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# CH_4 _lect_01_

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Geo tech 2

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```									GEOTECHNICAL ENGINEERING - II
Engr. Nauman Ijaz

LATERAL EARTH PRESSURE
Chapter # 04
UNIVERSITY OF SOUTH ASIA
LATERAL EARTH
PRESSURE
Lateral Earth pressure is an important
parameter for the design of bridge abutment,
different types of retaining walls (Such as
gravity retaining walls, cantilever walls,
counterforts or buttresses), sheet piles and
other retaining structures.
GRAVITY RETAINING
WALL
CANTILEVER WALL
COUNTERFORT OR BUTTRESS
RETAINING WALL
SHEET PILES
BRIDGE ABUTMENT
LATERAL EARTH PRESSURE
AND WALL MOVEMENT
Lateral earth pressure are the direct
result of horizontal stresses in the soil.
In order to understand the lateral earth
pressure we have to define the
Coefficient of lateral earth pressure, K.
COEFFICIENT OF LATERAL
EARTH PRESSURE “K”

It is defined as the;
“Ratio of the horizontal effective stress to the
vertical effective stress at any point in a soil.”
K = σ’x / σ’z
K   = Coefficient of lateral earth pressure.
σ’x = Horizontal effective stresses.
σ’z = Vertical effective stresses.
K is important because it is an indicator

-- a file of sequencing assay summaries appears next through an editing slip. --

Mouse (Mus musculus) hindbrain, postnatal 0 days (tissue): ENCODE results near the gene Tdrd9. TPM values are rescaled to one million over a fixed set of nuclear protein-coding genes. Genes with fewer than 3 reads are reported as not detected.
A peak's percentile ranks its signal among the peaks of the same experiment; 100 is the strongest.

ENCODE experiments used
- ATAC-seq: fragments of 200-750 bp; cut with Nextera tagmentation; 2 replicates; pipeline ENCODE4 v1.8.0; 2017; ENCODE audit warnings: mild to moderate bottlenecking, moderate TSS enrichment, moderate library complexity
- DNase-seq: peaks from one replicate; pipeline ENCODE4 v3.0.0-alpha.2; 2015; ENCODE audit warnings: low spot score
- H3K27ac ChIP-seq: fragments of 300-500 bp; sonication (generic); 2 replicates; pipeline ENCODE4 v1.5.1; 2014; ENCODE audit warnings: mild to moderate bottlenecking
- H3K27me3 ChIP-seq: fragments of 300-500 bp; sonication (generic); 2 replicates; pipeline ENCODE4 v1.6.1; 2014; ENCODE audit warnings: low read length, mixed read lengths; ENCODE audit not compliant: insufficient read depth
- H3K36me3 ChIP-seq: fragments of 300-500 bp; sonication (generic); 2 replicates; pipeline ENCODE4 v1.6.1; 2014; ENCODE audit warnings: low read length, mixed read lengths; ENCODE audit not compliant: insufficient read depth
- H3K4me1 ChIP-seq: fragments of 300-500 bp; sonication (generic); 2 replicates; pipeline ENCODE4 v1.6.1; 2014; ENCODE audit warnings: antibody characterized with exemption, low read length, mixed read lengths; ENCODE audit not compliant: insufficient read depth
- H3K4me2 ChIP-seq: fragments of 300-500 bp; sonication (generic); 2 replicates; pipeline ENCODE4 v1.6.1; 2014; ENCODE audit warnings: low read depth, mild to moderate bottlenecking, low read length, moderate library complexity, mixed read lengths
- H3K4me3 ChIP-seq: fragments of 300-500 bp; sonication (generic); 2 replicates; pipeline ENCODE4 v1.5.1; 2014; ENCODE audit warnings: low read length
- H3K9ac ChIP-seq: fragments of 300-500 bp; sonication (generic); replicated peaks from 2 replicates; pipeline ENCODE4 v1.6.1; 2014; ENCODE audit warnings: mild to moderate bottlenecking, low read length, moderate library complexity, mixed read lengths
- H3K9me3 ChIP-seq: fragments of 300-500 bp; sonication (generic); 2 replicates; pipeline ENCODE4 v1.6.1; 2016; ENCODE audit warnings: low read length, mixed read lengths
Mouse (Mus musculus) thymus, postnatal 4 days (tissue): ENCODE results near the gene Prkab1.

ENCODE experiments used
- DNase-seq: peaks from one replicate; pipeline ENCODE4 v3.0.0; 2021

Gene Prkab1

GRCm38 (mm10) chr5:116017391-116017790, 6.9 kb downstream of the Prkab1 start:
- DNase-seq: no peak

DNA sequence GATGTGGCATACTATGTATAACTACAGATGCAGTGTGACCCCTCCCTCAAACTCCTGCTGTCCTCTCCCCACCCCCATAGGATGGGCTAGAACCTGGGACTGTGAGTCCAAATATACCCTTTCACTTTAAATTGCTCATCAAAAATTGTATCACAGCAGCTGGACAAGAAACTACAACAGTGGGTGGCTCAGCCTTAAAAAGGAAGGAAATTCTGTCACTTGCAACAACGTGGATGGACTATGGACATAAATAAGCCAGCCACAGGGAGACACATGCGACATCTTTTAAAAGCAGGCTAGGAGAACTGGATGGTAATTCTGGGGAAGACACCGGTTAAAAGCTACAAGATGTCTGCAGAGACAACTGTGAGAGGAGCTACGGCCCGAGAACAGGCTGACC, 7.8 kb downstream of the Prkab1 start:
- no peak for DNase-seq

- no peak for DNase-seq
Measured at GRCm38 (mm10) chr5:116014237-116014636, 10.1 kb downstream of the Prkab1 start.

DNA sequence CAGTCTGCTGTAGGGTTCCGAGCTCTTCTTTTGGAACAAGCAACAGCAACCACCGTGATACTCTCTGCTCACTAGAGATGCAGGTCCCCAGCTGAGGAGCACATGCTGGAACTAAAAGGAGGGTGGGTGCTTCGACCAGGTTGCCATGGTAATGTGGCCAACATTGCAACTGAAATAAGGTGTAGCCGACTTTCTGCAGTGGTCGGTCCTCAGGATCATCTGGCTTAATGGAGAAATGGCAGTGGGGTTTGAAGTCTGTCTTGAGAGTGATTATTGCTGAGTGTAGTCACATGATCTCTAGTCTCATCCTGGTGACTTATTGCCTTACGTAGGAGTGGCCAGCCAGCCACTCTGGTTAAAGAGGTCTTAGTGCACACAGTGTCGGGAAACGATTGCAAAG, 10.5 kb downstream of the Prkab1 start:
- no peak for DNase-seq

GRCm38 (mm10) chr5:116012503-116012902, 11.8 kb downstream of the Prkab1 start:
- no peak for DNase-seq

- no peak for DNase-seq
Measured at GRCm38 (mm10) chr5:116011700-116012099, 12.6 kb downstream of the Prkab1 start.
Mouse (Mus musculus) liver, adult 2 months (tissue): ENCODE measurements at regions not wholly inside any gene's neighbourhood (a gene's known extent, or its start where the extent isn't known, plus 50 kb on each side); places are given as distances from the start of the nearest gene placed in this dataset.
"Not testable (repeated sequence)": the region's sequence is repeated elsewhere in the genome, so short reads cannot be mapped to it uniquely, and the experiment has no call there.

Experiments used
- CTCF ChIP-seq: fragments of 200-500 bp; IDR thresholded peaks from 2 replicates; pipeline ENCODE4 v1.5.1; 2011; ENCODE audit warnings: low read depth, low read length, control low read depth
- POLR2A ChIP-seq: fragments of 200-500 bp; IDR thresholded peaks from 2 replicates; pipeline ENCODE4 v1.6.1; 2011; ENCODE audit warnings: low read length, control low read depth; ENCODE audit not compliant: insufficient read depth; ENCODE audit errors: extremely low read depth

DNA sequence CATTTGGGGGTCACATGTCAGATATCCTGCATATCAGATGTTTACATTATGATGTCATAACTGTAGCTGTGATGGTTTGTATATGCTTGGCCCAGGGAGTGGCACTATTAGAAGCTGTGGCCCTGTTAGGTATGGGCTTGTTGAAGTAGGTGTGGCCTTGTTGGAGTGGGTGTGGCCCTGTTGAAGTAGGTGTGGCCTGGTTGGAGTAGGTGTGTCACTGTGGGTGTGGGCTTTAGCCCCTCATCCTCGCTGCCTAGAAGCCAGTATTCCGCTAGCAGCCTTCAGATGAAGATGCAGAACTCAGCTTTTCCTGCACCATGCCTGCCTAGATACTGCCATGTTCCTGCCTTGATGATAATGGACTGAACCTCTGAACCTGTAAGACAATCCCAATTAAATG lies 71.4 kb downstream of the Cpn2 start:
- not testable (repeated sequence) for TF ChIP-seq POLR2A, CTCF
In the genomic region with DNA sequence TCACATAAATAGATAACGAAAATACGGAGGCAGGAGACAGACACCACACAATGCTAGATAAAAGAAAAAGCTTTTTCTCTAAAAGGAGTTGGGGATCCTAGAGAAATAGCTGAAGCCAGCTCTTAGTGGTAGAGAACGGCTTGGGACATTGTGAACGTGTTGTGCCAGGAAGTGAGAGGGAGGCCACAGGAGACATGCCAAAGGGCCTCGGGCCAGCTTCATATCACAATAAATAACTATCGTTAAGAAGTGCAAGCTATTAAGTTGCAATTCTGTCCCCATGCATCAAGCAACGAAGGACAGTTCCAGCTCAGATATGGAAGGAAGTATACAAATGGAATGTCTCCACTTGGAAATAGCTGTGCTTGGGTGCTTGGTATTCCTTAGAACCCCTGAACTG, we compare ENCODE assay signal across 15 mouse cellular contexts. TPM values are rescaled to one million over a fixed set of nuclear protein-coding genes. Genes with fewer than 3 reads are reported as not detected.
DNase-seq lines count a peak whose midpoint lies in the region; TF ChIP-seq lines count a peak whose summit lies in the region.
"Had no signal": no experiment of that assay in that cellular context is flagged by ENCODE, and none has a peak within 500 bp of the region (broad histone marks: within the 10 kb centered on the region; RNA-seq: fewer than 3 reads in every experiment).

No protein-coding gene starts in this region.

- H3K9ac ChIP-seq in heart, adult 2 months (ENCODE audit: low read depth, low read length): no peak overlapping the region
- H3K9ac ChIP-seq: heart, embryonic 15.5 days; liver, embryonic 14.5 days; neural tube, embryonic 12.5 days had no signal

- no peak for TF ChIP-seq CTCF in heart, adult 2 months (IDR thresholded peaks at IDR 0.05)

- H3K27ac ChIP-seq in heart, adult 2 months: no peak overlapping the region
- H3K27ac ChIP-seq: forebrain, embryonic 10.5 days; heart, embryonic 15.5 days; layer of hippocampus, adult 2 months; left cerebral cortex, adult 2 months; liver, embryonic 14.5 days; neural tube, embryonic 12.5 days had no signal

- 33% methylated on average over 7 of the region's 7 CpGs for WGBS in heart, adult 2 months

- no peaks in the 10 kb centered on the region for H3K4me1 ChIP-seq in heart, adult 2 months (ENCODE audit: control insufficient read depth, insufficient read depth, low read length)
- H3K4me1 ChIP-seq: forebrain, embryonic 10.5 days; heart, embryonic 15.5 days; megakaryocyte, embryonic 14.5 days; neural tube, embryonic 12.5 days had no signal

of the lateral earth pressures acting on
retaining wall.
For purpose of describing lateral earth
pressures, geotechnical engineers have
defined three important soil conditions;
1.    At – rest Condition
2.    The Active Condition
3.    Passive condition
Two classic Earth pressure theories has
been put forward in the eighteen and
nineteen centuries by Coulomb and Rankine
respectively.

1) Rankine (1857) Earth Pressure Theory
2) Coulomb’s(1776) Earth Pressure Theory

These two theories are still in use in their original
form and in some modified forms to calculate the
earth pressure.
Consider an element of soil at depth z
below the ground surface level (GSL) as
shown in the figure.
The vertical stress due to the self weight of
soil, σ’z (also known as overburden pressure
or gravitational stress) is given by;

σ’z = γz
Where;
γ = unit weight of in-situ soil
Figure # (a)
Figure # (b)
When confined (as in general case
below GSL due to the pressure of
surrounding soil), this vertical
stress,(σz) will tend to cause the
expansion of soil element and in doing
so a secondary lateral pressure is
generated.
These vertical (σz) and horizontal (σx)
stresses are the major and minor
principal stresses in this particular
case respectively.
The ratio of σx to σz is termed as the co-efficient
of earth pressure at rest and denoted by Ko.
Thus;
Ko = σx / σz = σ3 / σ1………..(a)
Ko value in general is variable and depends upon t
soil type and its history of deposition
Numerous relations have been derived for its
evaluation, but the following relationships given by
Jaky (1948) is commonly used;

Ko = 1 – SinΦ’ under root(OCR)……(b)
Φ’  = Effective angle of internal friction.
OCR = Over-consolidation Ratio.

For normally consolidated soils, the equation(b) is
reduced to;
Ko = 1 – SinΦ’

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